May 29, 2023

Seeing is believing for a long is fake manipulative Almost as long as photography has been around.

Now, photos don’t even need reality to look real — just AI responding to cues. Even experts sometimes have a hard time judging whether a person is real or not. Can you?

The rapid emergence of artificial intelligence has sounded the alarm that the technology used to deceive people is advancing far faster than the technology that can recognize these tricks. Tech companies, researchers, photo agencies and news organizations are all scrambling to catch up, trying to establish standards for content provenance and ownership.

These advances have fueled disinformation and been used to stoke political divisions. Authoritarian governments create seemingly realistic news broadcasters to advance their political goals. Last month, some became obsessed with pictures of Pope Francis in a puffy Balenciaga jacket and an earthquake that devastated the Pacific Northwest, even though none of those events happened. These images were created using the popular image generator Midjourney.

As former President Donald J. Trump turned himself in to face criminal charges at the Manhattan District Attorney’s office on Tuesday, artificial intelligence-generated images appeared on Reddit showing actor Bill Murray in the White House. Another image showing Mr Trump marching in front of a large crowd with an American flag in the background was quickly retweeted without disclosing the original post’s information and noting that it was not actually a photo.

Experts fear the technology will hasten the erosion of trust in the media, government and society. How can we trust anything we see if any image can be fabricated and manipulated?

“The tools are going to get better, they’re going to get cheaper, and there will come a time when everything you see on the internet can’t be trusted,” said Wasim Khaled, CEO of Blackbird.AI, a client fighting disinformation.

Artificial intelligence can let almost anyone create complex artwork, like now exhibit At the Gagosian Museum in New York, or lifelike images that blur the lines between reality and fiction. Insert a text description, and the technology generates relevant images—no special skills required.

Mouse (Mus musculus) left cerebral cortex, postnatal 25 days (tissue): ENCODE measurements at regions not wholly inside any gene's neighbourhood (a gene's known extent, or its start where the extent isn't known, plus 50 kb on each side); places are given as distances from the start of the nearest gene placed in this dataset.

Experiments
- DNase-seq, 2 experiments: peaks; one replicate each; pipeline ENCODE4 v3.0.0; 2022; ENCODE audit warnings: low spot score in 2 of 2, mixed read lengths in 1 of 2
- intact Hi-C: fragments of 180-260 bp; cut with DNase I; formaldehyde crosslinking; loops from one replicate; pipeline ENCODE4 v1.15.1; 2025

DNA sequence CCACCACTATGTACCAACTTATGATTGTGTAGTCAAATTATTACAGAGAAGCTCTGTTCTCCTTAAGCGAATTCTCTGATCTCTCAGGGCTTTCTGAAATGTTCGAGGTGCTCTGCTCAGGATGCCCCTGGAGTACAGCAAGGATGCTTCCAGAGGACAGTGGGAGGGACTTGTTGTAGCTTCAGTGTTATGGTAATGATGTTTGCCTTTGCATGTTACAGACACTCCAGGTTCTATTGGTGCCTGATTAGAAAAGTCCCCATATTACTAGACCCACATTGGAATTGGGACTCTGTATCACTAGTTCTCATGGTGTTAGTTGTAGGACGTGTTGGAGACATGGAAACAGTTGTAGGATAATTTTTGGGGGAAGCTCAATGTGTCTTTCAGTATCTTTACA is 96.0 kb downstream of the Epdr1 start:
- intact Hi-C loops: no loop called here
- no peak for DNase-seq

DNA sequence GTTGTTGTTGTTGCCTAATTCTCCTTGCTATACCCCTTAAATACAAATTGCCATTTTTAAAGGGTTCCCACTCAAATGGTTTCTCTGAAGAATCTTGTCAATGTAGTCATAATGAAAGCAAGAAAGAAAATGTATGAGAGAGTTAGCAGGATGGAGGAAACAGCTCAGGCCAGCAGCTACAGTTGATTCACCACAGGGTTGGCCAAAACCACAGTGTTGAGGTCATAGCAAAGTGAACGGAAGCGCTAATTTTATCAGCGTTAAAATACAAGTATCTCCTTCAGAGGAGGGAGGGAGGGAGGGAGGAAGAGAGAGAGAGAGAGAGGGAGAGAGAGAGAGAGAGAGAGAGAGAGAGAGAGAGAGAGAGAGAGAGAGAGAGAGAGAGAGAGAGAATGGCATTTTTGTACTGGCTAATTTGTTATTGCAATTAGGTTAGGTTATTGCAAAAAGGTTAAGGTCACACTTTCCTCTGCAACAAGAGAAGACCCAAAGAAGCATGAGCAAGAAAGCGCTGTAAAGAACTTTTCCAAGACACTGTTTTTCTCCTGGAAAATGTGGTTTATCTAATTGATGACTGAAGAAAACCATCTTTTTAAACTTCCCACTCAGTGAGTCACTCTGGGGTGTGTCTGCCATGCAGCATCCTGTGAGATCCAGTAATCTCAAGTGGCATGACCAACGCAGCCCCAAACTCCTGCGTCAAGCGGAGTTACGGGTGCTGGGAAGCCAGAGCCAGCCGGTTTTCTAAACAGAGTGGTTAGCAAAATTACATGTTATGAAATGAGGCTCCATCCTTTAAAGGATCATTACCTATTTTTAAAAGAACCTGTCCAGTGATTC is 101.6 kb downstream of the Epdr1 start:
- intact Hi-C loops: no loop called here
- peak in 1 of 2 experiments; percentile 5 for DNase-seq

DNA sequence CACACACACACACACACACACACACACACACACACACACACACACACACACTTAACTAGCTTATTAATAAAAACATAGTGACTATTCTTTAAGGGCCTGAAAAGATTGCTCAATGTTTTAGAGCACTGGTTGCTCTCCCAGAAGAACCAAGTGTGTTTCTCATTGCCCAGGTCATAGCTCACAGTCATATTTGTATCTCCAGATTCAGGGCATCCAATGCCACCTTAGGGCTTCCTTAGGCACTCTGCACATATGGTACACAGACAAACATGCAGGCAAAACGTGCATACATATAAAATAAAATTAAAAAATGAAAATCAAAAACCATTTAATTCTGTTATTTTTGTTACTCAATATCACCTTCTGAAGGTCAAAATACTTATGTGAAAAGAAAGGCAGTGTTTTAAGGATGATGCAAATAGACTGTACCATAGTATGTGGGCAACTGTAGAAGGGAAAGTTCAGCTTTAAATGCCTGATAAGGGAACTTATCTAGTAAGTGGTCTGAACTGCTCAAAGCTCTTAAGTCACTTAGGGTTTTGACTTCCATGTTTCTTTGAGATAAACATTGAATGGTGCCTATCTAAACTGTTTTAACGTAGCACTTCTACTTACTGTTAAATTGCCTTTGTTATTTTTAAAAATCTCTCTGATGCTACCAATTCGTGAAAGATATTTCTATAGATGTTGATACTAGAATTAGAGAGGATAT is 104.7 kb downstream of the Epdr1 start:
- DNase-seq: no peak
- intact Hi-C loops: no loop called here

Often, there are indications that viral images were created by computers rather than captured in real life: the lavishly dressed pope, for example, with glasses that seem to melt on his cheeks and fuzzy fingers. AI art tools also often produce meaningless text. Here are some examples:

However, rapid advances in technology are eliminating many of these drawbacks. The latest version of Midjourney, released last month, is able to paint realistic-looking hands, a feat apparently elusive by earlier imaging tools.

Photos of Mr Trump’s “arrest” circulated on social media days before he turned himself in to face criminal charges in New York City. The photos were created by British journalist Elliot Higgins, founder of open source investigative group Bellingcat. He uses Midjourney to imagine the ex-president being arrested, put on trial, imprisoned in an orange jumpsuit and escaping through the sewers. He posted the images on Twitter, clearly marking them as creations. Since then, they have been widely shared.

These images are not meant to fool anyone. Instead, Mr Higgins hopes to draw attention to the tool’s powerful capabilities — even in its infancy.

Images of Midjourney were able to pass through the facial recognition program Bellingcat uses to verify identities, often of Russians who have committed crimes or other abuses, he said. It’s not hard to imagine governments or other miscreants creating images to harass or discredit their enemies.

At the same time, Mr Higgins said the tool had struggled to create convincing images of people who were not as well-visited as Mr Trump, such as Britain’s new Prime Minister Rishi Sunak or comedian Harry Hill, “They may not be known outside the UK.”

In any case, Midway was not amused. It suspended Mr Higgins’ account without explanation after the image went viral. The company did not respond to a request for comment.

The limitations of generating images make them relatively easy to detect by news organizations or others who understand the risks — at least for now.

Nonetheless, stock photo companies, government regulator and a music industry trade group Measures have been taken to protect its content from unauthorized use, but technology’s powerful ability to imitate and adapt complicates these efforts.